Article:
By Cass Rains, Staff Writer
Enid News and Eagle
ENID, Okla. —
As spring begins and the number of outside activities increases, police are urging bicycle riders and motorists alike to heed state laws and city ordinances dealing with cycling safety.
Enid Police Department Capt. Jack Morris said with warmer weather more children likely will be out riding bikes, but adults also are taking to the streets more for exercise.
Morris said during this time of year there will be motorcyclists, cyclists, joggers and pedestrians taking to the streets and walking trails.
He reminded drivers Oklahoma law requires vehicles passing a bicycle in the same direction to leave a distance of no less than 3 feet. A similar ordinance has been adopted by the city of Enid.
Bicyclists also must follow Oklahoma laws and city ordinances. Law requires bicyclists to “ride as close as is safe to the right-hand curb or edge of the roadway.” The law allows for exceptions, such as debris or surface hazards, pedestrians or animals and parked vehicles.
Morris also said bicyclists must obey traffic laws, the same as motor vehicles.
Enid city ordinances prohibit the riding of bicycles on sidewalks, passing other vehicles between lanes of traffic traveling in the same direction and riding more than two abreast. Bicyclists are required to only use bicycle paths when provided and not the roadway. City ordinance also prohibits bicyclists from carrying packages that prevent the rider from keeping at least one hand on the handlebars.
Ordinance also requires bicycles to be equipped with a front lamp when in use at any time, from one-half hour after sunset and one-half hour before sunrise. The same rules also require a back lamp on bicycles.
Bicycles also must be equipped with a red reflector and a brake or brakes. The ordinance also prohibits bicycles from being equipped with a siren, or any person riding a bike from using a siren.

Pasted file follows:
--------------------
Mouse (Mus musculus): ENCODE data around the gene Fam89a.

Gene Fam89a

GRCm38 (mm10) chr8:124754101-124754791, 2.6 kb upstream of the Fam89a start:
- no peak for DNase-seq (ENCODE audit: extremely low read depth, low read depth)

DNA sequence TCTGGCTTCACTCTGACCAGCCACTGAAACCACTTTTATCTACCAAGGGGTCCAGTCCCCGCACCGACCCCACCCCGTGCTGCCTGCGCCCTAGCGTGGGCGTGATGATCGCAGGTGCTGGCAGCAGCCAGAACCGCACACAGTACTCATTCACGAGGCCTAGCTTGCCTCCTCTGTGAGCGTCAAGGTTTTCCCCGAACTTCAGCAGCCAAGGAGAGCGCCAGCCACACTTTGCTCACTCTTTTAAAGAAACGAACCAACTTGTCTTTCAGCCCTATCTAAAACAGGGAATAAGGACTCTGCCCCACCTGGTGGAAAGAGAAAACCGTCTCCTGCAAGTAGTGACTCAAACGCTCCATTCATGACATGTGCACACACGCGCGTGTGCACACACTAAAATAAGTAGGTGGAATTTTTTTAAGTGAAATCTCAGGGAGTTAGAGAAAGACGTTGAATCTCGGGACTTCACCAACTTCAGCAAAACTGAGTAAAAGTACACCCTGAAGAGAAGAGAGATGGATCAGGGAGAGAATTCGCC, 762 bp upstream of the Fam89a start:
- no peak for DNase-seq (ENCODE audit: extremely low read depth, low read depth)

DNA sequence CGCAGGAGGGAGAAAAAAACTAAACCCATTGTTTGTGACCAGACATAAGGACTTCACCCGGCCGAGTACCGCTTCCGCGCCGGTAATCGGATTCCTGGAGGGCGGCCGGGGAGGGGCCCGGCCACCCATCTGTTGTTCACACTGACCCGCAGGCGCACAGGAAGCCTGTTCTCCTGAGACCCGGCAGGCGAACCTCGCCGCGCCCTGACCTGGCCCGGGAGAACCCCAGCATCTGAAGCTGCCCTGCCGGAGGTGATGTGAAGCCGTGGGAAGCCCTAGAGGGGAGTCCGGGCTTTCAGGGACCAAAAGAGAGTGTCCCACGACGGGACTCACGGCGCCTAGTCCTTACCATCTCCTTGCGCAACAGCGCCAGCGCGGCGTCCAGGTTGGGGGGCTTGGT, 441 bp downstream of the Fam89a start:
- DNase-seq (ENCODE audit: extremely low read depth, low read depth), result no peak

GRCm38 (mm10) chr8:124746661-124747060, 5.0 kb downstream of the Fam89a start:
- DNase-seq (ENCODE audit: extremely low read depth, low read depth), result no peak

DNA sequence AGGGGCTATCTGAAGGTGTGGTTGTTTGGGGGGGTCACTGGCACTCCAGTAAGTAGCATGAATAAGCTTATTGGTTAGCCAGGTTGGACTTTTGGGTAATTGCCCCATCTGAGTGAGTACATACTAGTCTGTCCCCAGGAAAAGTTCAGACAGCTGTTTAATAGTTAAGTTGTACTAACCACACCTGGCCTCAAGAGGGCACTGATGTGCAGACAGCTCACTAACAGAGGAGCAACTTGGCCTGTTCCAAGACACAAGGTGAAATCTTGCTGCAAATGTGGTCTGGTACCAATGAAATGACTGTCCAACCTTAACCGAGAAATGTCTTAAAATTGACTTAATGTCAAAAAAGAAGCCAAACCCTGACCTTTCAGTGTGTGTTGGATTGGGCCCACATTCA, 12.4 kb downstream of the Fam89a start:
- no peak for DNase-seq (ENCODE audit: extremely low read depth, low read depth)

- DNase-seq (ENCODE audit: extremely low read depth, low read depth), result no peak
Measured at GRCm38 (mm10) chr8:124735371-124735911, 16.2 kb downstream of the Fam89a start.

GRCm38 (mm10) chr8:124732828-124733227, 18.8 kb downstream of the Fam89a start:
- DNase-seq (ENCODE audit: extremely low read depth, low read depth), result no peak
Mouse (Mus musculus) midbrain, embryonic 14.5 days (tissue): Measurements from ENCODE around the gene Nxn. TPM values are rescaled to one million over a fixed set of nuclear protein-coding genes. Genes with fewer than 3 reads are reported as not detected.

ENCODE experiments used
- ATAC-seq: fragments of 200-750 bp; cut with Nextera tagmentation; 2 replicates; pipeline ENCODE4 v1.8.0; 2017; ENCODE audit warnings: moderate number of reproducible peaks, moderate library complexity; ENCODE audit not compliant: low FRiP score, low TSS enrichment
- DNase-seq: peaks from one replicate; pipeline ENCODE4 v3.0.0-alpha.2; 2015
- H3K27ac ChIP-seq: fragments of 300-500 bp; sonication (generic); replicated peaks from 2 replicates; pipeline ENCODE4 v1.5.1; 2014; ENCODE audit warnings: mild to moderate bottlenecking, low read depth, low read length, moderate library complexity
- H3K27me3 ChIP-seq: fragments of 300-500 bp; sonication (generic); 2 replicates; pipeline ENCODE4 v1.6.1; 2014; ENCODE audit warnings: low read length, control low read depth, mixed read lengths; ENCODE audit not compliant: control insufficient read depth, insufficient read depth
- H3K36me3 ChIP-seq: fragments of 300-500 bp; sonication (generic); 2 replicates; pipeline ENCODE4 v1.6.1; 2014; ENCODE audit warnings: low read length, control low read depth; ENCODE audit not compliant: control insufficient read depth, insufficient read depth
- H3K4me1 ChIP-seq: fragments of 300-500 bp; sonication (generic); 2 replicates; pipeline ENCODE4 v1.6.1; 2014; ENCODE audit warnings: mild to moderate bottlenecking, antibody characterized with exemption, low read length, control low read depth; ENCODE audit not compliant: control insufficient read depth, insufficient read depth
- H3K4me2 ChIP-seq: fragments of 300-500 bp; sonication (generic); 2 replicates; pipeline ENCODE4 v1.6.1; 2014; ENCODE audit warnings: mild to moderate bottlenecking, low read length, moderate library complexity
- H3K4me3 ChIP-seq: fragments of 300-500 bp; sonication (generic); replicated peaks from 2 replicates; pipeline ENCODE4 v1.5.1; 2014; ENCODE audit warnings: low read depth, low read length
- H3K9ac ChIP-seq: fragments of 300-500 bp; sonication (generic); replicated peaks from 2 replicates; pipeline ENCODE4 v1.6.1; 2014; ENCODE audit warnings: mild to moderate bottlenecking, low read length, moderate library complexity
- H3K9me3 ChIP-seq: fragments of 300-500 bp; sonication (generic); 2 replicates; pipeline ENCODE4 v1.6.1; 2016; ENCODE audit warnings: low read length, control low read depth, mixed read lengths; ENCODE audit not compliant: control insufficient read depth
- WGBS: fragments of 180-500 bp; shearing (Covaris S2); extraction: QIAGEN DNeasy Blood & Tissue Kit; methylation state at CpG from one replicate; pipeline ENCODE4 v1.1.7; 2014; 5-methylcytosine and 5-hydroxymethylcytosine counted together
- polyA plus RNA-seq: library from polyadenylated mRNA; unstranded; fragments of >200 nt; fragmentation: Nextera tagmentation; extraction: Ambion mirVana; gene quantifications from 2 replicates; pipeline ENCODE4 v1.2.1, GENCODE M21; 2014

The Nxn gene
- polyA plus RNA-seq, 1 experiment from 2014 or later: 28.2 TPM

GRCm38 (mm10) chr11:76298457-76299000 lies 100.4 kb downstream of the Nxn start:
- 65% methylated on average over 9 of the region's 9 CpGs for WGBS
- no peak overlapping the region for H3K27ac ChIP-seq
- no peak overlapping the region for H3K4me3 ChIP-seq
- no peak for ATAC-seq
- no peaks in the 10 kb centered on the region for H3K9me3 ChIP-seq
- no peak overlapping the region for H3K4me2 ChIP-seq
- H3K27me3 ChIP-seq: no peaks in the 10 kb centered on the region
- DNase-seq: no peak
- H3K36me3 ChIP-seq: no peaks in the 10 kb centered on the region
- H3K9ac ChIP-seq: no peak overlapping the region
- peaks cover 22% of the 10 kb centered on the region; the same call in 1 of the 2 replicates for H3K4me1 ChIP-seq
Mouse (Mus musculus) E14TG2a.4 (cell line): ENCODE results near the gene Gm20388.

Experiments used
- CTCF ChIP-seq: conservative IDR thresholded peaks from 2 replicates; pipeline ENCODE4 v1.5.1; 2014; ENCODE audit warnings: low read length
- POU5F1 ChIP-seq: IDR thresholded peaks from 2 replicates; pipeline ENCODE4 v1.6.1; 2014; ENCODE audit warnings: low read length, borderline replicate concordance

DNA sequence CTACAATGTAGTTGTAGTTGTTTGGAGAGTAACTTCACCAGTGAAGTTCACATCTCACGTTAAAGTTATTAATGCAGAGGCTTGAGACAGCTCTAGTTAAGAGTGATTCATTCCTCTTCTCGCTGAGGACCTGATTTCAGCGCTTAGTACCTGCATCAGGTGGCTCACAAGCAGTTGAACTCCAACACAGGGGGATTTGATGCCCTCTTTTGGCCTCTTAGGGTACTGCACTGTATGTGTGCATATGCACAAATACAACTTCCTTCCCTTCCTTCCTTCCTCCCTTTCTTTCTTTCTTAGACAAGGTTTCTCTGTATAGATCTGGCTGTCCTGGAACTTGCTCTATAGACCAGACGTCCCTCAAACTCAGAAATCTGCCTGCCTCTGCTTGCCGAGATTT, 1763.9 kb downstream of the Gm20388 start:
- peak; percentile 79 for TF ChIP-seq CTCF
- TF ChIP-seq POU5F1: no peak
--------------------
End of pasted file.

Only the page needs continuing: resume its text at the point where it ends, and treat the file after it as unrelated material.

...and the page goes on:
Although helmets are not required, Morris urges all bicyclists to use proper protective equipment when riding.
“Anytime you ride, you should wear a helmet,” Morris said. “Kids should always be in a helmet, even if they’re just riding in the neighborhood.”
Motorists also are urged to exercise caution in neighborhoods and on roadways, and to be aware of increased traffic, pedestrian or otherwise.
With the popularity of the Enid Trail System, Morris warned motorists to watch for pedestrians crossing major roadways while on the trail.
City ordinance prohibits pedestrians from entering roadways at areas other than controlled and marked crosswalks. Ordinances also require motorists to yield to pedestrians using the crosswalks.
The ordinance states, “... the driver of a vehicle shall yield the right of way, slowing down or stopping if need be to so yield, to a pedestrian crossing the roadway within a crosswalk when the pedestrian is upon the half of the roadway upon which the vehicle is traveling, or when the pedestrian is approaching so closely from the opposite half of the roadway as be in danger.”
Vehicles must yield to vehicles stopped for pedestrians in crosswalks.
“Whenever any vehicle is stopped at a marked crosswalk or at any unmarked crosswalk at an intersection to permit a pedestrian to cross the roadway, the driver of any other vehicle approaching from the rear shall not overtake and pass such stopped vehicle,” the ordinance states.
By city ordinance, pedestrians are required to always walk on a sidewalk, and not on the roadway, if a sidewalk is available. If a pedestrian must walk in the roadway, he or she is required to walk facing traffic and at the edge of the road.
“We need to be very alert for trail crossings on Van Buren, Johnson and wherever the trail crosses a major street,” Morris said.
He also said motorists and pedestrians need to be more aware downtown as the number of events increases, such as games at David Allen Memorial Ballpark or First Fridays festivities.
“You have to be careful when going downtown during events,” Morris said, noting there often is heavy foot traffic during such events.
However, Morris also said it was up to pedestrians to obey the law, too, by using crosswalks and not crossing from in between parked cars.
Morris said with nicer weather, motorist should be aware of increased motorcycle traffic.
“This is the time of the year when we start having poker runs and seeing more motorcycles,” he said. “The motorcycle riders who’ve been cooped up all winter are ready to get out on the roads.”
He said motorists, and motorcyclists, should drive defensively and pay attention to joggers and pedestrians that may be on the roads and also pay attention to one another.